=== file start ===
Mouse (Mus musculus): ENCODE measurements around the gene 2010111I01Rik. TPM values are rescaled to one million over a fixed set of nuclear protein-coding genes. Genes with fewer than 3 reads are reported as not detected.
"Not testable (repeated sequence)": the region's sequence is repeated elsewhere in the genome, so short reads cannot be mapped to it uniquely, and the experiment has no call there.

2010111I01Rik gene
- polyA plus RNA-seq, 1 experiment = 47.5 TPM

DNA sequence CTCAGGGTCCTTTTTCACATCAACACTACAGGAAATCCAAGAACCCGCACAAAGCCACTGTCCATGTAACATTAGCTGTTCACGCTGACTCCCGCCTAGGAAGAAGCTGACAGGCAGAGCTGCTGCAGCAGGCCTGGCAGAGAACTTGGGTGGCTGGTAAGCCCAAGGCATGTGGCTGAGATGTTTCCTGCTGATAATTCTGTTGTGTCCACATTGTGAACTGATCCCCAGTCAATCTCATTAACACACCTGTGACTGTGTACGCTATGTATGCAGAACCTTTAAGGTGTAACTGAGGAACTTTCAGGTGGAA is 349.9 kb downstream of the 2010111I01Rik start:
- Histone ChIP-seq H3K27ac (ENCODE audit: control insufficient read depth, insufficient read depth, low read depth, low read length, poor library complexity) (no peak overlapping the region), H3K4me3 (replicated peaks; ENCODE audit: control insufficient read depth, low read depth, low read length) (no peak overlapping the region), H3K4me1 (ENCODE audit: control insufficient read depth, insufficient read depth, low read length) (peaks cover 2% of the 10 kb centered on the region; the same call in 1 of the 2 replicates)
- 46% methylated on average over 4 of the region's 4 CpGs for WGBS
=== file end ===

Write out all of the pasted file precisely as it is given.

Mouse (Mus musculus): ENCODE measurements around the gene 2010111I01Rik. TPM values are rescaled to one million over a fixed set of nuclear protein-coding genes. Genes with fewer than 3 reads are reported as not detected.
"Not testable (repeated sequence)": the region's sequence is repeated elsewhere in the genome, so short reads cannot be mapped to it uniquely, and the experiment has no call there.

2010111I01Rik gene
- polyA plus RNA-seq, 1 experiment = 47.5 TPM

DNA sequence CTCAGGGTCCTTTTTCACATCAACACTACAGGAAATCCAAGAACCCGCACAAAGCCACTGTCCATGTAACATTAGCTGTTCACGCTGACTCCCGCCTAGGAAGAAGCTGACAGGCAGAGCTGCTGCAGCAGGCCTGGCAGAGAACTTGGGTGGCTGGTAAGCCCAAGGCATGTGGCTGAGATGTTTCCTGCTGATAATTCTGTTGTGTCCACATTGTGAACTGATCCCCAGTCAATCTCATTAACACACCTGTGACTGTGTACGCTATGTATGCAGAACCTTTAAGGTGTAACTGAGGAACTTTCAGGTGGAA is 349.9 kb downstream of the 2010111I01Rik start:
- Histone ChIP-seq H3K27ac (ENCODE audit: control insufficient read depth, insufficient read depth, low read depth, low read length, poor library complexity) (no peak overlapping the region), H3K4me3 (replicated peaks; ENCODE audit: control insufficient read depth, low read depth, low read length) (no peak overlapping the region), H3K4me1 (ENCODE audit: control insufficient read depth, insufficient read depth, low read length) (peaks cover 2% of the 10 kb centered on the region; the same call in 1 of the 2 replicates)
- 46% methylated on average over 4 of the region's 4 CpGs for WGBS